I walk into Warrior with a baby on my hip and spot a food counter to the right with an array of potatoes, rice, and meats sitting cafeteria style behind glass. The menu overhead offers items like tripe, asada, and barbacoa. Nothing looks particularly enticing in this display, so it’s hard to point out what I want. Additionally, I usually don’t eat meat burritos, but for the sake of journalistic integrity, I decide on barbacoa. But I’m suddenly struck with the thought that perhaps barbacoa is pork, and I don’t eat pork. Between two face masks, a language barrier, sign language, and another customer’s help, I am reassured that the barbacoa served here is beef.

When I’m handed the burrito, the sticker indicates it’s barbacoa, but also reads “tripas o lengua”—two things low on my list of favorite foods. Maybe it was a generic sticker and maybe something got lost in translation, or maybe it was revenge for making her grab her cheeks and say “this part of the cow,” but, hell with it, “let’s doodis.”

One bite in and I’m lost to the flavor. Juicy meats melting in my mouth alongside beans and rice and cheese, oh my. I’ll never know if there was tripe and tongue in that baby, but I don’t care. I’ll be back. It was even worth the tedious task of wading through construction traffic.

A Family Steak-Out at Latitudes

Latitudes calls itself a convenience store. I call it a commuter’s dream come true and my pick for the best-American-diner-connected-to-a-gas-station award. Not only is it a gas station, there’s a mini grocery store, with a liquor aisle, with anything you would need to grab on the way home to make dinner.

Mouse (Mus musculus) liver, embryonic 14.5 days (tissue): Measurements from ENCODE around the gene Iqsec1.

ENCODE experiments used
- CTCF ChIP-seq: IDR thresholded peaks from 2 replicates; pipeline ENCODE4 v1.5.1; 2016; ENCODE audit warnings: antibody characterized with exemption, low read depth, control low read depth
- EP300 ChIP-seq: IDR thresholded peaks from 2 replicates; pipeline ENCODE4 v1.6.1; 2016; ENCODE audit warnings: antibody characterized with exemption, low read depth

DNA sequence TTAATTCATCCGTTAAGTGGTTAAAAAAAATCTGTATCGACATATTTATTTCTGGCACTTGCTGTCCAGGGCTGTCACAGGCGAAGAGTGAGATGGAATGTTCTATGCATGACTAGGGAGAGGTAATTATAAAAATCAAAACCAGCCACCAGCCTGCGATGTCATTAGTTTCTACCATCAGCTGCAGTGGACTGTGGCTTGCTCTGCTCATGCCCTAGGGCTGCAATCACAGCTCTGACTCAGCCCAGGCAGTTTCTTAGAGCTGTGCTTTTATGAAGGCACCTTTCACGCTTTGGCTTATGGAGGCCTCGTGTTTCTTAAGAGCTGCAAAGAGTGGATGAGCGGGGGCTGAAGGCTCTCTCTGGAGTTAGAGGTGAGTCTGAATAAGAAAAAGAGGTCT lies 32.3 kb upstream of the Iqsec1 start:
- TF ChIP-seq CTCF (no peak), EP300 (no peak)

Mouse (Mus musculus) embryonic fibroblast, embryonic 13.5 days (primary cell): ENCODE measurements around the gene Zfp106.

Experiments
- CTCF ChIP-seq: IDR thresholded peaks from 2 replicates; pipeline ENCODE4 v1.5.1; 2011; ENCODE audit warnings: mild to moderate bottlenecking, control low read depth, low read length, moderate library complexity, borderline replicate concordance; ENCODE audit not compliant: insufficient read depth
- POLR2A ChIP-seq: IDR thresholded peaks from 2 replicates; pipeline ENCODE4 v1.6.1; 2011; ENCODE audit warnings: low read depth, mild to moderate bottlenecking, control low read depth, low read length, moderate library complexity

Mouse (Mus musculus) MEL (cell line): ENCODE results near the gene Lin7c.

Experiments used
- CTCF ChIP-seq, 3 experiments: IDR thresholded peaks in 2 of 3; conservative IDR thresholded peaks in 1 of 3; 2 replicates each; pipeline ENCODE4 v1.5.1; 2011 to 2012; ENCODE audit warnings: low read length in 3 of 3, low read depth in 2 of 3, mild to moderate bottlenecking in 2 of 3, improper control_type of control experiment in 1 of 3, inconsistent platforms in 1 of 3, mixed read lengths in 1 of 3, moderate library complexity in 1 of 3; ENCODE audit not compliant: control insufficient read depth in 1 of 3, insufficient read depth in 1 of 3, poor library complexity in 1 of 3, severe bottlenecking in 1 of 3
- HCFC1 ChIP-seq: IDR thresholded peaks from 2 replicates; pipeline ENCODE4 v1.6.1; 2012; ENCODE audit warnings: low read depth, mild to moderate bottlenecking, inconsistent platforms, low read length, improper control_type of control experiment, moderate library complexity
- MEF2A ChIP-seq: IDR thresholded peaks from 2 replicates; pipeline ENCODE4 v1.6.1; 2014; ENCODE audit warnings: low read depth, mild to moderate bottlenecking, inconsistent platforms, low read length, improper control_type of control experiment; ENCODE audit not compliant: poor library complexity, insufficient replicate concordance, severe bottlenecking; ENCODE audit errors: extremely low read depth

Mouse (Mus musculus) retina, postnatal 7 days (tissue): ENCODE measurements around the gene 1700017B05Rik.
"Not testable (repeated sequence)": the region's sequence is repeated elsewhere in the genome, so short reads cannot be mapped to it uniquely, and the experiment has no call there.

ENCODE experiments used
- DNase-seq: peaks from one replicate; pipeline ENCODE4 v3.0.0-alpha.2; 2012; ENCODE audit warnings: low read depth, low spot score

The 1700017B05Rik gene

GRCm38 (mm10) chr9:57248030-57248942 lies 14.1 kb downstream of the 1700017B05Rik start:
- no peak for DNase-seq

But it gets better. If you’re one of a million people who don’t feel like making dinner tonight, forgo the groceries and head straight for the back, where sits Mac’s Steak in the Rough.

Mac’s has been an Albuquerque staple for over seventy years, and that history is reflected in their kitschy decor and menu of comfort foods like breaded steak fingers, chicken sandwiches, and beef burritos.

Order up a couple of Double Rough Dinners and you have enough grub to feed the family, which is what we did. The steak fingers were the perfect combination of juicy and crispy, and the fries were masterfully golden and salted just right. Bonus points for the yummy white gravy that we dipped everything in and the bottle of wine we grabbed for later.

For the Feast of It

I can’t tell you the number of times the breakfast burritos from the Pueblo Restaurant at the San Felipe Travel Center saved my life as a young college kid coming back to Santa Fe for class after an Albuquerque all-nighter. But the biggest, baddest breakfast burritos are just the tip of the iceberg lettuce, up against dynamite New Mexican classics like posole and green chile stew.

If you’ve ever been to a Pueblo Feast Day, then you know the magic of oven bread and red chile stew, both of which you can get alongside blue corn mush and squash with corn to throw a real, down-home Pueblo munch. I give the Pueblo Restaurant a four-star rating for best all-around road meal!

Ungelbah Dávila-Shivers
Owner at Silver Moon Studio | + more posts

Ungelbah Dávila-Shivers lives in Valencia County with her husband, Larry, and daughter, Tachi’Bah. She owns Silver Moon Studio in Bosque Farms.